Lessons from Alpine space activities for integrative regional development in mountain regions

Conference „Planet under Pressure“ 2012
London, March 26-29 2012

Session: “Mountains as Arenas for Adaptation to Global Change
(Day 3: Challenges to Progress, Theme: Governing Across Scales)
Poster presentation:

Lessons from Alpine space activities for integrative regional development in mountain regions

Thomas Dax ,
Federal Institute for Mountainous and Less-Favoured Areas,
Vienna, Austria


The European Alps include a wealth of worldwide referred images of mountain habitats. This paper intends to assess the various activities developed in this mountain range over the last decades that have created both attractiveness and increased consideration with regard to environmental sensibility of mountain areas.

Observations are drawn from participation in various national and international research projects on European policies to cope with the specific production and development problems of mountains in different contexts. These include relevant policy instruments, the Alpine Convention as framework for sustainable development, the European Union’s transnational Alpine Space Programme and a host of local, regional and national initiatives and networks. The paper will explore approaches to secure commitment for comprehensive policy strategies with regard to future challenges and the potential to transfer experiences between mountain regions.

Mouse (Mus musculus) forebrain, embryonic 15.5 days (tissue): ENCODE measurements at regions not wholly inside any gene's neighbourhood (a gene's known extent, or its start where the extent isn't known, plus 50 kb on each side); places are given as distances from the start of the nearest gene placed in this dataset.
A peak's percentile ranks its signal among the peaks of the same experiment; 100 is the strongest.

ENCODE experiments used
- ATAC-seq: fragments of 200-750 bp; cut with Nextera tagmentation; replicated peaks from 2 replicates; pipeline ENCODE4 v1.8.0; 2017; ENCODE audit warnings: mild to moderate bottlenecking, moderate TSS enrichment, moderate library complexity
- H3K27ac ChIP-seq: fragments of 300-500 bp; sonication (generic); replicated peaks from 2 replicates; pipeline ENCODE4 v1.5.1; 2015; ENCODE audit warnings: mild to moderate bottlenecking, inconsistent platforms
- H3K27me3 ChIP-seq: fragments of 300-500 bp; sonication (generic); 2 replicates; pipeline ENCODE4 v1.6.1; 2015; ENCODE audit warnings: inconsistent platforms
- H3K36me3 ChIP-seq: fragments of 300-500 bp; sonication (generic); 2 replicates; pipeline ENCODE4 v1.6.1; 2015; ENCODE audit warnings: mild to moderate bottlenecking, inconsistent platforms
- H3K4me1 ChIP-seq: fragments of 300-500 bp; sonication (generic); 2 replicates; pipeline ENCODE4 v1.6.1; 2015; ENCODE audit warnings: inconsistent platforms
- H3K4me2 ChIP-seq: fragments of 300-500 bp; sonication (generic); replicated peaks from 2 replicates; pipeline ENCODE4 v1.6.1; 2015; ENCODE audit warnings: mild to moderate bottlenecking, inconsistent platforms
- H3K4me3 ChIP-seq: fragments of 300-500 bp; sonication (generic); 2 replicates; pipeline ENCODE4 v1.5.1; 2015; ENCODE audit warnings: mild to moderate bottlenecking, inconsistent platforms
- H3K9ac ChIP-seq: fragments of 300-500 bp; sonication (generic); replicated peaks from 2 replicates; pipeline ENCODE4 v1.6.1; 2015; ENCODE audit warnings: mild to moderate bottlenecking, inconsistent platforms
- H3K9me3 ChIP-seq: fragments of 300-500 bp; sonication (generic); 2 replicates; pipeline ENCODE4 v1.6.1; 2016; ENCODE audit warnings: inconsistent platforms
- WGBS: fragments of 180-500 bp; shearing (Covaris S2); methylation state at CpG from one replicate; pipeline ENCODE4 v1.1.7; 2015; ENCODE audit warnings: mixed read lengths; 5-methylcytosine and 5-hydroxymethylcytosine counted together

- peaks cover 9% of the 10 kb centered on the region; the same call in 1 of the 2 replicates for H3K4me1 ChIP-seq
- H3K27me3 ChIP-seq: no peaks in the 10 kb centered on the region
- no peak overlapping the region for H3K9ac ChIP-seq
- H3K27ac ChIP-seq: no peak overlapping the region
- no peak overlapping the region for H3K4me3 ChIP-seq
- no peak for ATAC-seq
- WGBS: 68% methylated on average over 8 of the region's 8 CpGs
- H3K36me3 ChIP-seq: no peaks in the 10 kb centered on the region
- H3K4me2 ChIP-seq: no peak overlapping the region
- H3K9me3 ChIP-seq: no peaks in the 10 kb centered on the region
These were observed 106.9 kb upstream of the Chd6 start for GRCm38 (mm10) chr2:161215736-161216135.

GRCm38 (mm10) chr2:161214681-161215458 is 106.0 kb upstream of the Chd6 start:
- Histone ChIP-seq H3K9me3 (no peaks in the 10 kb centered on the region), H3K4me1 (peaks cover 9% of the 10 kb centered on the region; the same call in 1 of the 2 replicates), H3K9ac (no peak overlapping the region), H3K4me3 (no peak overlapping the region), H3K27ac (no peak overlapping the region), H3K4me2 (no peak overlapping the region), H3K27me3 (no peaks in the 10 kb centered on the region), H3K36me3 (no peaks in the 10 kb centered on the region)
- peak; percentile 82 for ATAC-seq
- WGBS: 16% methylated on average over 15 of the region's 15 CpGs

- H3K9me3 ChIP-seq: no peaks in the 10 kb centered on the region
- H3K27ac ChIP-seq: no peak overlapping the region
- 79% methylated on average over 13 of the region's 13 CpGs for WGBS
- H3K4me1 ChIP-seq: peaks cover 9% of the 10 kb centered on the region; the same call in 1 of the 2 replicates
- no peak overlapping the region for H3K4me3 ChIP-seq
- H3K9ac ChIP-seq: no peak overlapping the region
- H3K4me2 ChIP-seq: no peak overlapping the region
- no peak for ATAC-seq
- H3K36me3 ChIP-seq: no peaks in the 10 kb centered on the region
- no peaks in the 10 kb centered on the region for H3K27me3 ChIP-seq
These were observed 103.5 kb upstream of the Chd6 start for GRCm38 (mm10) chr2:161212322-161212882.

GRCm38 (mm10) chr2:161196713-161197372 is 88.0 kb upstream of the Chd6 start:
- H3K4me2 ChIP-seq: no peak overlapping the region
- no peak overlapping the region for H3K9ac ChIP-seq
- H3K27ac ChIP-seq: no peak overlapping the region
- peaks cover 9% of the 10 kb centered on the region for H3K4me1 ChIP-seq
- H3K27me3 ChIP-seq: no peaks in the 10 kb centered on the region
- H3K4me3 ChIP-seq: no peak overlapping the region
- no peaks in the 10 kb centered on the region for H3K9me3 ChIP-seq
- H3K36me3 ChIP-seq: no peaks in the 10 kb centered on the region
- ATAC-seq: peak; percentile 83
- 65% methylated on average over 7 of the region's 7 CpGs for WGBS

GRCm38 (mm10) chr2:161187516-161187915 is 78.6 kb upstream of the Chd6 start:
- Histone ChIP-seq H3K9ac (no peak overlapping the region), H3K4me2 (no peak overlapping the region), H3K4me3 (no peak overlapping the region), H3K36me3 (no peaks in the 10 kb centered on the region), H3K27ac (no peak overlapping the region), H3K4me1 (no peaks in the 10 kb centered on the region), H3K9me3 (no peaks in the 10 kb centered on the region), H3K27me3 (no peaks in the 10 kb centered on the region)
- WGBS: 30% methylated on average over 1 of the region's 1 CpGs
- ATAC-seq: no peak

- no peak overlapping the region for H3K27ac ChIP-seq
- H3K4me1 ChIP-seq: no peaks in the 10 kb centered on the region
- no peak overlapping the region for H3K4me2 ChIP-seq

The most relevant observations in this regard are: First, activities are not limited to institutional development (of the Alpine Convention), but extended to the widely accepted framework of integrated approaches in national and regional policies, and the multiplication of local action. Second, many spheres of activities have elaborated over recent years, reflecting the concern to take account of the diversity and impact of global changes on mountain areas. And third, trans-national cooperation has nurtured similar approaches for mountain ranges in Europe (e.g. Carpathian Convention, Balkan etc.) and beyond (e.g. alternative model of Andean Community).

Despite the manifold activities in European mountain areas links between research and practitioners are at best emerging in some “hot spots”. Taking stock of best-practice at this stage might nevertheless induce important general conclusions for mountains in their search for adaptation to global change: The inclusion of local, non-government stakeholders, the cross-sectoral approach and an anticipation perspective towards development trends should be discussed as core elements of any mountain development strategy.


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